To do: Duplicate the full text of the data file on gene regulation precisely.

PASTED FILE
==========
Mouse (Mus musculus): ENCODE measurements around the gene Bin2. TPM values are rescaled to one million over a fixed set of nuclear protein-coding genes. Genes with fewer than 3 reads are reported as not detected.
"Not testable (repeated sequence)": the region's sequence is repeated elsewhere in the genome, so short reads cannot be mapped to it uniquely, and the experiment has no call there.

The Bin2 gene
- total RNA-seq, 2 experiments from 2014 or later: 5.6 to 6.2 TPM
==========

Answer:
Mouse (Mus musculus): ENCODE measurements around the gene Bin2. TPM values are rescaled to one million over a fixed set of nuclear protein-coding genes. Genes with fewer than 3 reads are reported as not detected.
"Not testable (repeated sequence)": the region's sequence is repeated elsewhere in the genome, so short reads cannot be mapped to it uniquely, and the experiment has no call there.

The Bin2 gene
- total RNA-seq, 2 experiments from 2014 or later: 5.6 to 6.2 TPM